A mom goes from surf widow to wave wahine learning to ride the rollers with the resort’s learn-to-surf program.
On my honeymoon, I realized I had made a big mistake. I had allowed my new husband, a surfer, to plan our trip to Costa Rica. As we bounced down rutted dirt roads to rustic surf breaks, I accepted the bed roll I had made for myself and in my bridal bliss, embraced the experience as a big happy adventure.
Fifteen years later (have I mentioned I still don’t hang ten) I’m done. Don’t get me wrong. If you’re going to be a widow of some sort, a surf widow is a good choice. Who can argue about being abandoned at beautiful beaches on sun-baked shores? But after years of staying at dive motels where the breakers came first, I’m finally learning to surf — and I am doing it in style — through the So Cal Surf Package offered at the Five Diamond Ritz-Carlton, Laguna Niguel. When we arrive at sunset, my husband, who had surreptitiously checked the online surf forecast and found it flat, reassures me that on this trip he will be the one on the sand. As I am relishing this role reversal, we pause at the picture window opposite the elevator on the way to our room and catch sight of a continuous ribbon of swell lines rolling onshore below – and I hear Doug sigh deeply.
As he struggles with his inner wave demon, I give him my best martyred nod of approval to hit the surf. In truth, I’m looking out the window at the inviting terrace patio bar, 180blũ , an oceanfront lounge with a panoramic view of the Pacific Ocean. While my husband heads for the waves, my kids, 12 and 9, and I head to our own little slice of paradise on the terrace. And as I spy my husband hit the beach below, I think this sure beats a plastic ice bucket filled with beers, cokes, and a can of nuts.
Later, my family — including one salty, happy husband — head to the Ritz-Carlton’s signature restaurant, Raya, and savor a meal that simultaneously introduces my kids to fine dining and spoils my ability to ever serve fish sticks again. Raya’s Pan-Latin Coastal Cuisine uses sustainable seafood, local produce, and organic meats to create dishes that are eclectic and also delicious without being pretentious. After dinner we relax on our room’s oceanfront balcony overlooking the grounds of the Ritz and watch the moon’s reflection on the flat sea. I secretly wish on a star for the ocean to be as calm when my daughter and I have our lesson.
The next morning, the ocean gently caresses the shoreline. We meet our instructor, Chris Williams, at a classic beach shack in nearby Dana Point and carry our boards three blocks to the break at Thalia Street. I’m given a wide, blue foam board that while it’s light enough to lift easily, my arms barely wrap around the edges. By the time we paddle out, my biceps are already aching.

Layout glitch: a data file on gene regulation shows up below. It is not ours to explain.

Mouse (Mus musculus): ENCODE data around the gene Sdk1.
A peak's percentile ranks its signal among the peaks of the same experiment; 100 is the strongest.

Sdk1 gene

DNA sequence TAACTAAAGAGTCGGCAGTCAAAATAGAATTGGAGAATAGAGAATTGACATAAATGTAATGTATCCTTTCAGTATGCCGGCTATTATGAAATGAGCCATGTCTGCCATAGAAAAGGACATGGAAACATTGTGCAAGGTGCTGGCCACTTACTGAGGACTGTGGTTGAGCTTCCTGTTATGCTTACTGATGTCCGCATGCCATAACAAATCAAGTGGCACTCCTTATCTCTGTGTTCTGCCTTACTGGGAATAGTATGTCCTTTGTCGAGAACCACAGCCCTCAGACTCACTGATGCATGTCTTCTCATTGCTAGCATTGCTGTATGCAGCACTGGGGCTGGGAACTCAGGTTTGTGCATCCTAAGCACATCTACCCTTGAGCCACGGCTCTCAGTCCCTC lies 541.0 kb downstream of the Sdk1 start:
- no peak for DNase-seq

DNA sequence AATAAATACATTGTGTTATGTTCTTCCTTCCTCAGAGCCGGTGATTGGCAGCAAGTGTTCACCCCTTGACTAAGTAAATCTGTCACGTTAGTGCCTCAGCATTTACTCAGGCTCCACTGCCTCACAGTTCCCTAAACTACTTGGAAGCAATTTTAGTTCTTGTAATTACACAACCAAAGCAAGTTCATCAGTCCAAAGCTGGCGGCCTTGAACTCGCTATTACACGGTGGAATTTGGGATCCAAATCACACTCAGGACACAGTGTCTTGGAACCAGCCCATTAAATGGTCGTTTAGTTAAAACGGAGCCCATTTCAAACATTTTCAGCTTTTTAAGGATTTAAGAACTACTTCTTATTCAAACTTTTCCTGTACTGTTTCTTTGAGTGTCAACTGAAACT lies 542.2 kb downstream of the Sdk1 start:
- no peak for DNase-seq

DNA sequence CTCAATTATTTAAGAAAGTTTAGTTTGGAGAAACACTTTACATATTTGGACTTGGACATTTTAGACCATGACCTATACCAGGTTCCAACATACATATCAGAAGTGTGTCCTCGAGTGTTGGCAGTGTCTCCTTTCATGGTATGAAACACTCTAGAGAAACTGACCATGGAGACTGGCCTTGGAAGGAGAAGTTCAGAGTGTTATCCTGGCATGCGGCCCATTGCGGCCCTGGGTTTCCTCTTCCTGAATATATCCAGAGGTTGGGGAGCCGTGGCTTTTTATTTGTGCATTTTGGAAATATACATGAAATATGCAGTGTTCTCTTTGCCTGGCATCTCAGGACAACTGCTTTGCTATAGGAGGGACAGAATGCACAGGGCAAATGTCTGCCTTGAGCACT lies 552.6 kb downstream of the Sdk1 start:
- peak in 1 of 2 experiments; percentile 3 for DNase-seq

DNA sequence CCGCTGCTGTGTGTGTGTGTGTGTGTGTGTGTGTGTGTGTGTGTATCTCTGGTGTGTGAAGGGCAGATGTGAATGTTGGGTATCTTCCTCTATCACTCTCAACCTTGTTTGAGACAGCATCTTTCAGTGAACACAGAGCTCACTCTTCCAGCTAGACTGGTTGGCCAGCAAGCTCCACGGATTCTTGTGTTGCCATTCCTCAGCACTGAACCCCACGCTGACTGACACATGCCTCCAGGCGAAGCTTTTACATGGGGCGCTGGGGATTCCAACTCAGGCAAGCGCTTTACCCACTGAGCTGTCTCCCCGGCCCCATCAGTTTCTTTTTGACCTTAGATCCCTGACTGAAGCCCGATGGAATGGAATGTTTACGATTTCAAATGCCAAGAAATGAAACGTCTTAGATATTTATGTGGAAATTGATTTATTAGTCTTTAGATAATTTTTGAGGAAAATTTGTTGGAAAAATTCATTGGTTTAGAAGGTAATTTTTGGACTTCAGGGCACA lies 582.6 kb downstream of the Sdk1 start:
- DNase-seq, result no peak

A dolphin surfaces to join our lesson just as Chris is explaining how to catch a wave. I lay flat on the board, watch for a set, and then furiously paddle. As the water surges beneath me, Chris gently shoves my board and I’m suddenly thrust in front of the kinetic energy propelling the wave and me toward the shoreline. I grab the rails, steady myself, and with a “hop” of faith, plant both feet on the board.
With my arms stretched-out wide for balance, I straighten my legs and for a few seconds, I’m Kate Winslet on the Titanic, triumphant and on top of the world. I spy my guys on the shore and attempt to wave. Bad idea – I lose my poise and pummel into the water. I surface with a smile, grab my board, and paddle out for more as my daughter flies by on her own wave. We repeat this routine and my Titanic moment grows into longer rides. In between, I rest outside the break of the waves where the ocean remains glassy. A couple glides by on stand up paddle boards and onshore the cliffs reflect the dusty orange and bronze of the setting sun. Relaxed and happy, I absorb the beauty of the ocean experienced from a surfer’s perspective and begrudgingly acknowledge the captivating appeal this mistress has on my man.
Back at the hotel, as my aching arms (ignored in the exhilaration of my surf session) are gently kneaded by a masseuse at the Ritz-Carlton Spa, I realize my infatuation with the Magic Fingers beds found in the dumpy roadside motels from our surf travels was overrated. Feeling completely refreshed, I later linger in my plush robe and soak in the luxurious serenity of my surroundings, while the tranquil water features of the spa lull me into a hypnotic repose. I reluctantly leave only when I realize I am famished.
We order room service for the kids and head to Eno, the resort’s intimate and elegant tasting room and delight in a trio of my favorite flavors: wine, cheese, and chocolate. Flights of each arrive with freshly baked breads and amuse-bouche like quince paste, Spanish Marcona almonds and Mediterranean style olives.
On our final morning, the family heads down to Salt Creek Beach located below the Ritz-Carlton. We get a lift to and from the sand on the resort’s stretch golf cart. As Doug and the kids head into the surf, I settle into the sand, assume my usual position with book in hand, and watch the action from the sideline. I look forward to getting on a surfboard again, but as I watch my family play in the shore break, I admit to myself that as long as they are with me, I’m content whether on the sand or in the sea. But I’m not about to let on; not as long as a weekend like this is my payback for playing the role of a suffering surf widow.